Adaptation, by Malinda Lo


1. The act or process of adapting.

2. The state of being adapted.

3. Something, such as a device or mechanism, that is changed or changes so as to become suitable to a new or special application or situation.

4. A composition that has been recast into a new form: The play is an adaptation of a short novel.

Biology An alteration or adjustment in structure or habits, often hereditary, by which a species or individual improves its condition in relationship to its environment.
Physiology The responsive adjustment of a sense organ, such as the eye, to varying conditions, such as light intensity.
Change in behavior of a person or group in response to new or modified surroundings.

Reese and David, debate partners, would-be lovers, friends, and survivors of a car crash when no one should have survived. The reason? An adaptation chamber that, they are initially told, is a top-secret government-controlled healing machine.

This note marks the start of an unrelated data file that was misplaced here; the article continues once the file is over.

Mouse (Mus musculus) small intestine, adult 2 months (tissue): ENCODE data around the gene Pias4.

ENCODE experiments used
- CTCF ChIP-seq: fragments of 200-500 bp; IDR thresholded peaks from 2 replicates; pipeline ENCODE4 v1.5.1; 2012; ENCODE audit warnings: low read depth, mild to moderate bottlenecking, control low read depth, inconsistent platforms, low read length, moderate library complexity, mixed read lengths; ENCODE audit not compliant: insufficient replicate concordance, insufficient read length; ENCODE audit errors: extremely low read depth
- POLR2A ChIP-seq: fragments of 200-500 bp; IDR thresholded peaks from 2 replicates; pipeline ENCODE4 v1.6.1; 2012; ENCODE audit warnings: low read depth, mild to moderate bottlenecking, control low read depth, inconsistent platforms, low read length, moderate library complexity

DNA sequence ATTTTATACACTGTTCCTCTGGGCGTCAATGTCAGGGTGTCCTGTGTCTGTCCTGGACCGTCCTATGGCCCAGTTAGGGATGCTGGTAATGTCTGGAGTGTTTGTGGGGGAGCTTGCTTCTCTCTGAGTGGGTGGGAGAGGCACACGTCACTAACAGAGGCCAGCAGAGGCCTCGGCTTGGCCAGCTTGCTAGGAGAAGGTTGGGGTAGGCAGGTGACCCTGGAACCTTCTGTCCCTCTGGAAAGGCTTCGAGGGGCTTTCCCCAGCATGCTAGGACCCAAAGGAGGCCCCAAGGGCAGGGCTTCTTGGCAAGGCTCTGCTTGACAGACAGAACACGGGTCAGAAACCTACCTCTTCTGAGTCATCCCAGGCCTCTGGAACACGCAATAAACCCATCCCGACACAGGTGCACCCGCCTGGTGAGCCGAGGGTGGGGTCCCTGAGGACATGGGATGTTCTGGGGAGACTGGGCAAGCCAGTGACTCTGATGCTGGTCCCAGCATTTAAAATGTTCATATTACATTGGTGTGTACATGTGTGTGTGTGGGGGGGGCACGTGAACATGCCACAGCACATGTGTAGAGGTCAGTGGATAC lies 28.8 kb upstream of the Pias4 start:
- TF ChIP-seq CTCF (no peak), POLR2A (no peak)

Concurrently, birds are dive-bombing and bringing down planes, and curfews are enforced, and beloved teachers are killed. Fires are set and panic sets in. Cities are evacuated. Bomb shelters are considered. The president is lying. The military can’t be trusted. Websites trying to expose the truth are shut down. And Reese and David, with their fading-too-fast scars and shaky memories of what happened to them, become caught up in a conspiracy that extends beyond the borders of Earth.

Area 51, that’s just the tip of the proverbial alien iceberg. And the only way Reese and David are going to make it is together, but only if they adapt to their new reality, to what has been done to and with them, and to a world where everything they held to be true is no longer true.

Epic, this adventure, with a sequel neatly set up (Lo is rumored to be writing one). And by its end, you’ll question what you believe about love and sex and relationships and that kiss after which nothing is and can be the same.

Adaptation, by Malinda Lo. New York, New York: Little, Brown Books for Young Readers, 2012. 400 pages. $17.99, hardcover.

William Henderson is never far from his phone, where he is often tweeting (@Avesdad) or blogging ( He is a frequent contributor to Thought Catalog, and has been published in The Rumpus, Mental Shoes, Revolution House, Specter, and Used Furniture Review, among others. He writes a bimonthly column for Hippocampus Magazine, is a regular contributor to Peripheral Surveys, and published his first chapbook, Edgeways, through NAP, in 2011.

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